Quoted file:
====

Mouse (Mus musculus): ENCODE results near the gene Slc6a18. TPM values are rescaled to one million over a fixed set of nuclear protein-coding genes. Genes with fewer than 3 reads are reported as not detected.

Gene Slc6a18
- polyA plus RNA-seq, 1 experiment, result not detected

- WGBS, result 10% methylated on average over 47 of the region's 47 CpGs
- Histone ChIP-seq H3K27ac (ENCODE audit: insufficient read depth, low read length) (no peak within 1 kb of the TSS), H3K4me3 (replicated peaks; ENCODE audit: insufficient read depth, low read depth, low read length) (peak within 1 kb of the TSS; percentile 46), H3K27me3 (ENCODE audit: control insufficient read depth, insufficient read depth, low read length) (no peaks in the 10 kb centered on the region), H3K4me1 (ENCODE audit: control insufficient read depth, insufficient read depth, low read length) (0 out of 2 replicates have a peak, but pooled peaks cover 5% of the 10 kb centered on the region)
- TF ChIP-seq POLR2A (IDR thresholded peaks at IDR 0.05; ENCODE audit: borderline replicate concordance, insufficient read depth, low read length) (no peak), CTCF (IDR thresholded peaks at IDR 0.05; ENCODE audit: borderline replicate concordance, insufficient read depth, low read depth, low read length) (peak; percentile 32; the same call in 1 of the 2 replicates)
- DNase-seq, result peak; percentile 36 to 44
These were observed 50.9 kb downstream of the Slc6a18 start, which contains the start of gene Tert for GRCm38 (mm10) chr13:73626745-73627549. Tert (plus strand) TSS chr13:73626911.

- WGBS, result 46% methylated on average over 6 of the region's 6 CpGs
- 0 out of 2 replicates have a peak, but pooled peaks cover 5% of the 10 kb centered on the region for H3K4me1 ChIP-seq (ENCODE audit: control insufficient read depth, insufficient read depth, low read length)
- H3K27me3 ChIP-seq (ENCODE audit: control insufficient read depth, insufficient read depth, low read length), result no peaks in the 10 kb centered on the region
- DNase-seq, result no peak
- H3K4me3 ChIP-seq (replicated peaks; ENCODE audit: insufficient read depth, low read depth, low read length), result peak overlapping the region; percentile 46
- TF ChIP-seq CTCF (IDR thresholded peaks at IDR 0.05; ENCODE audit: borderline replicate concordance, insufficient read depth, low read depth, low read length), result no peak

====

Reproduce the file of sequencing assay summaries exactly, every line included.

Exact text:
Mouse (Mus musculus): ENCODE results near the gene Slc6a18. TPM values are rescaled to one million over a fixed set of nuclear protein-coding genes. Genes with fewer than 3 reads are reported as not detected.

Gene Slc6a18
- polyA plus RNA-seq, 1 experiment, result not detected

- WGBS, result 10% methylated on average over 47 of the region's 47 CpGs
- Histone ChIP-seq H3K27ac (ENCODE audit: insufficient read depth, low read length) (no peak within 1 kb of the TSS), H3K4me3 (replicated peaks; ENCODE audit: insufficient read depth, low read depth, low read length) (peak within 1 kb of the TSS; percentile 46), H3K27me3 (ENCODE audit: control insufficient read depth, insufficient read depth, low read length) (no peaks in the 10 kb centered on the region), H3K4me1 (ENCODE audit: control insufficient read depth, insufficient read depth, low read length) (0 out of 2 replicates have a peak, but pooled peaks cover 5% of the 10 kb centered on the region)
- TF ChIP-seq POLR2A (IDR thresholded peaks at IDR 0.05; ENCODE audit: borderline replicate concordance, insufficient read depth, low read length) (no peak), CTCF (IDR thresholded peaks at IDR 0.05; ENCODE audit: borderline replicate concordance, insufficient read depth, low read depth, low read length) (peak; percentile 32; the same call in 1 of the 2 replicates)
- DNase-seq, result peak; percentile 36 to 44
These were observed 50.9 kb downstream of the Slc6a18 start, which contains the start of gene Tert for GRCm38 (mm10) chr13:73626745-73627549. Tert (plus strand) TSS chr13:73626911.

- WGBS, result 46% methylated on average over 6 of the region's 6 CpGs
- 0 out of 2 replicates have a peak, but pooled peaks cover 5% of the 10 kb centered on the region for H3K4me1 ChIP-seq (ENCODE audit: control insufficient read depth, insufficient read depth, low read length)
- H3K27me3 ChIP-seq (ENCODE audit: control insufficient read depth, insufficient read depth, low read length), result no peaks in the 10 kb centered on the region
- DNase-seq, result no peak
- H3K4me3 ChIP-seq (replicated peaks; ENCODE audit: insufficient read depth, low read depth, low read length), result peak overlapping the region; percentile 46
- TF ChIP-seq CTCF (IDR thresholded peaks at IDR 0.05; ENCODE audit: borderline replicate concordance, insufficient read depth, low read depth, low read length), result no peak